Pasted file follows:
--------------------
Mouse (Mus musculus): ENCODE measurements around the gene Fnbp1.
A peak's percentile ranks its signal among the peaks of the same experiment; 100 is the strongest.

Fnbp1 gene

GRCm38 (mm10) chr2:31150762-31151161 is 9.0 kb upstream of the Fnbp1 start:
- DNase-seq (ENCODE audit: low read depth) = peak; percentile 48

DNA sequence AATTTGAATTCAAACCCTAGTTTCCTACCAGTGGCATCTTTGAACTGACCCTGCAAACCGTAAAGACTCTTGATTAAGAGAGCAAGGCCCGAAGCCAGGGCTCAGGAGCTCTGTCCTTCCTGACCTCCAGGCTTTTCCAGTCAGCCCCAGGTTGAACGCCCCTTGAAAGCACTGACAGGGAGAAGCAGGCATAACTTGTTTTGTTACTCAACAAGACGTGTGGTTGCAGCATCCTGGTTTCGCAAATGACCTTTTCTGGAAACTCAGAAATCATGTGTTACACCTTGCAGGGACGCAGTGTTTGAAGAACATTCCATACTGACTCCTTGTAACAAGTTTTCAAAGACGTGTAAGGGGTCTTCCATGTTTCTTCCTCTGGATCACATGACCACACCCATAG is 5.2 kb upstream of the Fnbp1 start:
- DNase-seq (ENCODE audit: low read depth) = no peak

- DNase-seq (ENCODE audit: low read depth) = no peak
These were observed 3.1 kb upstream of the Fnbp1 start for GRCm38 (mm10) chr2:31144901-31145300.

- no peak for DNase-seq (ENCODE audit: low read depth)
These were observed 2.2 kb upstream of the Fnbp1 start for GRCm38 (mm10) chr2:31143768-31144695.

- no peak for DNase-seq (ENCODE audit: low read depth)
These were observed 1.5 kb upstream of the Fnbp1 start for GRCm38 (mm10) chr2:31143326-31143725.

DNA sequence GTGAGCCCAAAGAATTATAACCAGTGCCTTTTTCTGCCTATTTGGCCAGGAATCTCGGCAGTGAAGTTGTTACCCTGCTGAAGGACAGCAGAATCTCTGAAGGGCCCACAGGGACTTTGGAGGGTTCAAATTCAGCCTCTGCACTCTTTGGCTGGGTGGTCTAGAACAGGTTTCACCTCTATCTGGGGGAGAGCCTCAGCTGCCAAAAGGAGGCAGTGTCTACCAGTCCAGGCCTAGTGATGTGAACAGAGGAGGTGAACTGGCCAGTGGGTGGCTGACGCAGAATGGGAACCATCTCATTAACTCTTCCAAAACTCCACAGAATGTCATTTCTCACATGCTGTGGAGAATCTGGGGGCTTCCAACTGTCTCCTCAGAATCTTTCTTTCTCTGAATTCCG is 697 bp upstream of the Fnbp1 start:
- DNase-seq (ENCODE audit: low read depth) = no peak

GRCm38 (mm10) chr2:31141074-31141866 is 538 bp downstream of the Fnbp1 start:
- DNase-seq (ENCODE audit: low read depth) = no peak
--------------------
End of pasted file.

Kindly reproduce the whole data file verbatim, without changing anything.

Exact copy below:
Mouse (Mus musculus): ENCODE measurements around the gene Fnbp1.
A peak's percentile ranks its signal among the peaks of the same experiment; 100 is the strongest.

Fnbp1 gene

GRCm38 (mm10) chr2:31150762-31151161 is 9.0 kb upstream of the Fnbp1 start:
- DNase-seq (ENCODE audit: low read depth) = peak; percentile 48

DNA sequence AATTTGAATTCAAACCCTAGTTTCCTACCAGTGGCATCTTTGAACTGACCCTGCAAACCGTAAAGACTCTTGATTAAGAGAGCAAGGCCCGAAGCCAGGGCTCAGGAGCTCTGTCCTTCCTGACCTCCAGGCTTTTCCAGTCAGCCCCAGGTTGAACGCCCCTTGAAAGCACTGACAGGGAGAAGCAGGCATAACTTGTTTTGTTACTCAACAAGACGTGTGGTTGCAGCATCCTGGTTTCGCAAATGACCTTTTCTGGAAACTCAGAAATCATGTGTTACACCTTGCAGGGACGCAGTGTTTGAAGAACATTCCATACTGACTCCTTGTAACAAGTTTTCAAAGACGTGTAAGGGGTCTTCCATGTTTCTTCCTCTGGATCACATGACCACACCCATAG is 5.2 kb upstream of the Fnbp1 start:
- DNase-seq (ENCODE audit: low read depth) = no peak

- DNase-seq (ENCODE audit: low read depth) = no peak
These were observed 3.1 kb upstream of the Fnbp1 start for GRCm38 (mm10) chr2:31144901-31145300.

- no peak for DNase-seq (ENCODE audit: low read depth)
These were observed 2.2 kb upstream of the Fnbp1 start for GRCm38 (mm10) chr2:31143768-31144695.

- no peak for DNase-seq (ENCODE audit: low read depth)
These were observed 1.5 kb upstream of the Fnbp1 start for GRCm38 (mm10) chr2:31143326-31143725.

DNA sequence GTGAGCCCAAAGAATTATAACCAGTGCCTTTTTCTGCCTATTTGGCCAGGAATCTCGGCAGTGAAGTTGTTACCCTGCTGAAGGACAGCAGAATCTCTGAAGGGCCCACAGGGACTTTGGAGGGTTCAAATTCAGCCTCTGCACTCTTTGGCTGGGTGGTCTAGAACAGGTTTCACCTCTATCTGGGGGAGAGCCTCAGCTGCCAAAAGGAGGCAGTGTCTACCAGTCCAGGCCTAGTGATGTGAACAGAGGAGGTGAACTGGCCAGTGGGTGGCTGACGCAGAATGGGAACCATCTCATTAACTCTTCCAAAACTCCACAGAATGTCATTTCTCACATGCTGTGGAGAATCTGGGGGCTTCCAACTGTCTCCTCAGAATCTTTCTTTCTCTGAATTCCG is 697 bp upstream of the Fnbp1 start:
- DNase-seq (ENCODE audit: low read depth) = no peak

GRCm38 (mm10) chr2:31141074-31141866 is 538 bp downstream of the Fnbp1 start:
- DNase-seq (ENCODE audit: low read depth) = no peak